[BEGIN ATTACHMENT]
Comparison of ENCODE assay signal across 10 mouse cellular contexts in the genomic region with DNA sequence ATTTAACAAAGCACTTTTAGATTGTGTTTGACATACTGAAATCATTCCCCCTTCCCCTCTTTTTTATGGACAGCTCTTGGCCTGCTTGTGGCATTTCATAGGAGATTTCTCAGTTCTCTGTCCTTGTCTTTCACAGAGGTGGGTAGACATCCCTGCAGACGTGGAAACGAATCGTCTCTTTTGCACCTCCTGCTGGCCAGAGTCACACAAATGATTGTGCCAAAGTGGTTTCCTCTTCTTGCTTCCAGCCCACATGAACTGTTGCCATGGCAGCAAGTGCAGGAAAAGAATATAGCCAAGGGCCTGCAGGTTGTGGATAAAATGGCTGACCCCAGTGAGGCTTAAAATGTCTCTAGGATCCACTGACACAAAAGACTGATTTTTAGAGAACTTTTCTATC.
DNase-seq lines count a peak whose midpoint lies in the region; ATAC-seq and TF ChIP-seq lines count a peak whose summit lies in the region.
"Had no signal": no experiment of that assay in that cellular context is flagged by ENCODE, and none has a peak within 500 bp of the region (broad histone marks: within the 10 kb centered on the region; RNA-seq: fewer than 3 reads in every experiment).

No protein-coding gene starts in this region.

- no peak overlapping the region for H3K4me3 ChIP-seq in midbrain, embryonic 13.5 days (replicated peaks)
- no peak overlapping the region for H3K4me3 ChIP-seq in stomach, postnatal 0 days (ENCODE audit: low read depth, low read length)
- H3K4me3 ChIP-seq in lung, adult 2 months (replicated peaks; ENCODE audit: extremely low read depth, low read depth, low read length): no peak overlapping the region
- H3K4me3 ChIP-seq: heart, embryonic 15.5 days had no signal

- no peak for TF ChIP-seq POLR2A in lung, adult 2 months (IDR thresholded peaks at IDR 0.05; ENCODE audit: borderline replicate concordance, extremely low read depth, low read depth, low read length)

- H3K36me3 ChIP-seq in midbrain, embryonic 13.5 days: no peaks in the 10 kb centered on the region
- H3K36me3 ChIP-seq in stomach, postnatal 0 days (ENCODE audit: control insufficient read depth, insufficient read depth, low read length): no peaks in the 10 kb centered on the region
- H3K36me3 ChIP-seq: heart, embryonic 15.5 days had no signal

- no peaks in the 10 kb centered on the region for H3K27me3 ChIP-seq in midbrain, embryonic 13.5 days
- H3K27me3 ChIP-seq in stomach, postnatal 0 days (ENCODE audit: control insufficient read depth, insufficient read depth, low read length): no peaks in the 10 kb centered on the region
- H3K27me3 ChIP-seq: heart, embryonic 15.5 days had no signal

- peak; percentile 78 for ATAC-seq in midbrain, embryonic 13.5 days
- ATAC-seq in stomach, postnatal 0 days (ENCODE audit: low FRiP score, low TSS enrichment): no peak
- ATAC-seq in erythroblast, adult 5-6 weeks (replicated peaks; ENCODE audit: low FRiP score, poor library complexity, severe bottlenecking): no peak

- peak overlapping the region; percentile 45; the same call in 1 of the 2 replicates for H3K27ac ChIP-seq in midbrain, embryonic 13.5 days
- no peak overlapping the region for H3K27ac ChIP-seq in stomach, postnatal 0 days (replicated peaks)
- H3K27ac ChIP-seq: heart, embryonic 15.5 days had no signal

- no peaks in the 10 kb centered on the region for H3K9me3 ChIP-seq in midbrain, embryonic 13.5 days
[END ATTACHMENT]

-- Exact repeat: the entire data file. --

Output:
Comparison of ENCODE assay signal across 10 mouse cellular contexts in the genomic region with DNA sequence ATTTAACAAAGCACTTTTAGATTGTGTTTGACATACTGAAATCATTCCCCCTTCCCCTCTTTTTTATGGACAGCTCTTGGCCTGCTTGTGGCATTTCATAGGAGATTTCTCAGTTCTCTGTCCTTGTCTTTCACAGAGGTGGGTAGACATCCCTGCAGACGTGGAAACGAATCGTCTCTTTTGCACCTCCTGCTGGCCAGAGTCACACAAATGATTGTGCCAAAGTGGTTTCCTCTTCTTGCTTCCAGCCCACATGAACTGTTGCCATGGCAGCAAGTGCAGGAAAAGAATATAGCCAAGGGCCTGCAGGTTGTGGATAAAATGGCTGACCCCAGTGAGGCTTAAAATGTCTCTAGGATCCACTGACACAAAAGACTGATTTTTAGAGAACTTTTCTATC.
DNase-seq lines count a peak whose midpoint lies in the region; ATAC-seq and TF ChIP-seq lines count a peak whose summit lies in the region.
"Had no signal": no experiment of that assay in that cellular context is flagged by ENCODE, and none has a peak within 500 bp of the region (broad histone marks: within the 10 kb centered on the region; RNA-seq: fewer than 3 reads in every experiment).

No protein-coding gene starts in this region.

- no peak overlapping the region for H3K4me3 ChIP-seq in midbrain, embryonic 13.5 days (replicated peaks)
- no peak overlapping the region for H3K4me3 ChIP-seq in stomach, postnatal 0 days (ENCODE audit: low read depth, low read length)
- H3K4me3 ChIP-seq in lung, adult 2 months (replicated peaks; ENCODE audit: extremely low read depth, low read depth, low read length): no peak overlapping the region
- H3K4me3 ChIP-seq: heart, embryonic 15.5 days had no signal

- no peak for TF ChIP-seq POLR2A in lung, adult 2 months (IDR thresholded peaks at IDR 0.05; ENCODE audit: borderline replicate concordance, extremely low read depth, low read depth, low read length)

- H3K36me3 ChIP-seq in midbrain, embryonic 13.5 days: no peaks in the 10 kb centered on the region
- H3K36me3 ChIP-seq in stomach, postnatal 0 days (ENCODE audit: control insufficient read depth, insufficient read depth, low read length): no peaks in the 10 kb centered on the region
- H3K36me3 ChIP-seq: heart, embryonic 15.5 days had no signal

- no peaks in the 10 kb centered on the region for H3K27me3 ChIP-seq in midbrain, embryonic 13.5 days
- H3K27me3 ChIP-seq in stomach, postnatal 0 days (ENCODE audit: control insufficient read depth, insufficient read depth, low read length): no peaks in the 10 kb centered on the region
- H3K27me3 ChIP-seq: heart, embryonic 15.5 days had no signal

- peak; percentile 78 for ATAC-seq in midbrain, embryonic 13.5 days
- ATAC-seq in stomach, postnatal 0 days (ENCODE audit: low FRiP score, low TSS enrichment): no peak
- ATAC-seq in erythroblast, adult 5-6 weeks (replicated peaks; ENCODE audit: low FRiP score, poor library complexity, severe bottlenecking): no peak

- peak overlapping the region; percentile 45; the same call in 1 of the 2 replicates for H3K27ac ChIP-seq in midbrain, embryonic 13.5 days
- no peak overlapping the region for H3K27ac ChIP-seq in stomach, postnatal 0 days (replicated peaks)
- H3K27ac ChIP-seq: heart, embryonic 15.5 days had no signal

- no peaks in the 10 kb centered on the region for H3K9me3 ChIP-seq in midbrain, embryonic 13.5 days